How a New Product is Adopted by Consumers

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  • 0:07 The Consumer Adoption Process
  • 0:37 The Five Stages of Adoption
  • 3:04 How Marketers Use the…
  • 3:56 Lesson Summary
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Lesson Transcript
Instructor: John McLaughlin
In this lesson, you will learn the five stages consumers go through to determine whether or not to adopt a product that is new to the marketplace. You will also learn why it is important for companies introducing new products to understand the adoption process their customers use.

The Consumer Adoption Process

Have you heard about the new chewing gum that turns your hair green? It's called GreenThum Gum. You can't buy it in a store yet, but you can get it off the company's website. They claim that all you have to do is chew GreenThum Gum for three days and your hair will turn bright green! Don't you want to try it? Actually, no one has invented a gum that turns your hair green - not yet, anyway. But, what if someone does? What process would you go through to decide if you wanted to try the gum one time or start chewing the gum regularly?

The Five Stages of Adoption

The consumer adoption process is a five-stage process that consumers use to evaluate new products. Through this process, consumers will decide whether to reject or adopt the new product offering. A new product that does not meet a consumer's demand can be rejected at any of the five stages:

  • Awareness (introduction stage): This is the stage when consumers first learn about the new product but don't yet have all the information. For example, you found out about GreenThum Gum because someone told you about it, but you probably still have many questions about the product. Does it really work? What does it cost? Where would I buy it? How long does your hair stay green?
  • Interest (information-gathering stage): This is the stage of the adoption process when consumers seek information about the new product. You might ask your friends if they've heard about GreenThum Gum or do an Internet search to try to find out more about it. Some consumers never make it to this early stage of the consumer adoption process. A bald person, for example, would have no interest in GreenThum Gum.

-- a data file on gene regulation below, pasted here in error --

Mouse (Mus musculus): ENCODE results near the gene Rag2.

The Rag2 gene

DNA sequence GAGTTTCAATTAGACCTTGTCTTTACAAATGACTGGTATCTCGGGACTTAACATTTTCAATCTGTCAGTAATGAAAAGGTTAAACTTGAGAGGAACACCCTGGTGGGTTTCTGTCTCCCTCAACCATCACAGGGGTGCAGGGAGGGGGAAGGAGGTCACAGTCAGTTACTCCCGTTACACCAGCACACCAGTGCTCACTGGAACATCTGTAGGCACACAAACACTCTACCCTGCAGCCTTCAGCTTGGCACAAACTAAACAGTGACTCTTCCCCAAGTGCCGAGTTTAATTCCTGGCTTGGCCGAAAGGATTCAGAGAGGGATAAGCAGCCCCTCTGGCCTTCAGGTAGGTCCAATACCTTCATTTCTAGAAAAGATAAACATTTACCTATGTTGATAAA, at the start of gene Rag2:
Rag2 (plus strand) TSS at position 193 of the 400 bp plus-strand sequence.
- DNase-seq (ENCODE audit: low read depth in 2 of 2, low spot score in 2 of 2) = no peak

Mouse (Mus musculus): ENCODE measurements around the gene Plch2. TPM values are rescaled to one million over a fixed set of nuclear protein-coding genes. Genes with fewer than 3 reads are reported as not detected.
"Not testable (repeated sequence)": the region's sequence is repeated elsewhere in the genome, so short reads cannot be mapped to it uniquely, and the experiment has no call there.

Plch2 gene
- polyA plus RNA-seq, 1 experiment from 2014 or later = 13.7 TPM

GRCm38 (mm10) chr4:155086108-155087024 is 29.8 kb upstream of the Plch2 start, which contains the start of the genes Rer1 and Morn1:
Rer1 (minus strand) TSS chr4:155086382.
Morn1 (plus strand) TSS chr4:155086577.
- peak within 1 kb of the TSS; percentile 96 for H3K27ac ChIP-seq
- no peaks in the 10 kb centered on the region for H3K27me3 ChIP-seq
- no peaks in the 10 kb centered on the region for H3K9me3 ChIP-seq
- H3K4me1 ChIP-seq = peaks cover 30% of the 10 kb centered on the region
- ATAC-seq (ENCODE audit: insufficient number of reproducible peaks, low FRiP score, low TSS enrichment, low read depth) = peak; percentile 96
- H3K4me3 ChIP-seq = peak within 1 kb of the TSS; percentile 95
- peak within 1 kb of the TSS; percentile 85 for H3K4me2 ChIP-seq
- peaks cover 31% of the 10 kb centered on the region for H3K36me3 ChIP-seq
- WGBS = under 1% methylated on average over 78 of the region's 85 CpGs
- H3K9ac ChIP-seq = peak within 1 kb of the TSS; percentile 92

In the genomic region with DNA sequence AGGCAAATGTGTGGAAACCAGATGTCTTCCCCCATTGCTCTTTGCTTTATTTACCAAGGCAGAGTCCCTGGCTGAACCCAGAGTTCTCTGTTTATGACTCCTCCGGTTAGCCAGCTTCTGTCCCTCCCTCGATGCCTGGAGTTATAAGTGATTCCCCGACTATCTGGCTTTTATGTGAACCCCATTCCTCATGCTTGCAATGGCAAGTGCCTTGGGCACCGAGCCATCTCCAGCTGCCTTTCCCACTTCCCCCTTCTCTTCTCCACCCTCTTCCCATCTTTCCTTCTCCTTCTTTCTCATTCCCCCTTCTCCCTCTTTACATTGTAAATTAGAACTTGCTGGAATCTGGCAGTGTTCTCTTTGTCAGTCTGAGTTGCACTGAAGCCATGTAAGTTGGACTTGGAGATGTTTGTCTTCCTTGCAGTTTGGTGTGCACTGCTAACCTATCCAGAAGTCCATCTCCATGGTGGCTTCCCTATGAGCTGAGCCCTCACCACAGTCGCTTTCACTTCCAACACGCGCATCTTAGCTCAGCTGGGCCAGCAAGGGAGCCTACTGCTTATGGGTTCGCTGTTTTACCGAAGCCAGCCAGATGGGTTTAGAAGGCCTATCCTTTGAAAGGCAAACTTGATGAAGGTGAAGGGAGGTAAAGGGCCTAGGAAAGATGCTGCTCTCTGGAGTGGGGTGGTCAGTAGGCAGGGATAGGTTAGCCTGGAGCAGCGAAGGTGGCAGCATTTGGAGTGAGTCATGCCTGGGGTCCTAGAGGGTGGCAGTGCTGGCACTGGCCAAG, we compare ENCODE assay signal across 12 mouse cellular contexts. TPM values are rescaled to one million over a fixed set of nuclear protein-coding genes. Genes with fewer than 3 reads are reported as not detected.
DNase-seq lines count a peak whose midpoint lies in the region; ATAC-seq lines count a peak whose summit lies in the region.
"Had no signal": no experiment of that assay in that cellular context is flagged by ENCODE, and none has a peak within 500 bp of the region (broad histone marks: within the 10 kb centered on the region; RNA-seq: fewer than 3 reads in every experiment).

• Evaluation (consideration stage): At this stage of the adoption process, the consumer has gathered enough information to determine if he wants to try this product or not. During the evaluation process, the consumer decides if the benefits are worth the cost. A friend tells you he knew someone who chewed GreenThum Gum for two weeks with no results, and you find out that GreenThum Gum costs $20 a pack. You now have to decide if you want to try the new product or not.
  • Trial (sampling stage): A consumer who gets to this stage of the adoption process has decided that the new product might suit his or her needs and makes the effort to try the product. You buy two packs of GreenThum Gum, chew it for two weeks and your hair turns bright green. You love your new look, and a lot of your friends ask you where they can buy GreenThum Gum.
  • Adoption/Rejection (buy or not buy stage): At this stage of the adoption process, the consumer decides if the product has value or not. If the consumer does not find value in the product, he or she will not buy it again. If the product gives the consumer value or solves a problem, they will likely become a repeat customer. At this stage, you decide that GreenThum Gum was fun to try but it's too expensive, and you like your natural hair color better than green anyway. Although it was fun to try, you reject GreenThum Gum and do not buy it again.

How Marketers Use the Adoption Process

Marketers must provide enough information to the consumer to move them from awareness to adoption.
Marketers Adoption Process

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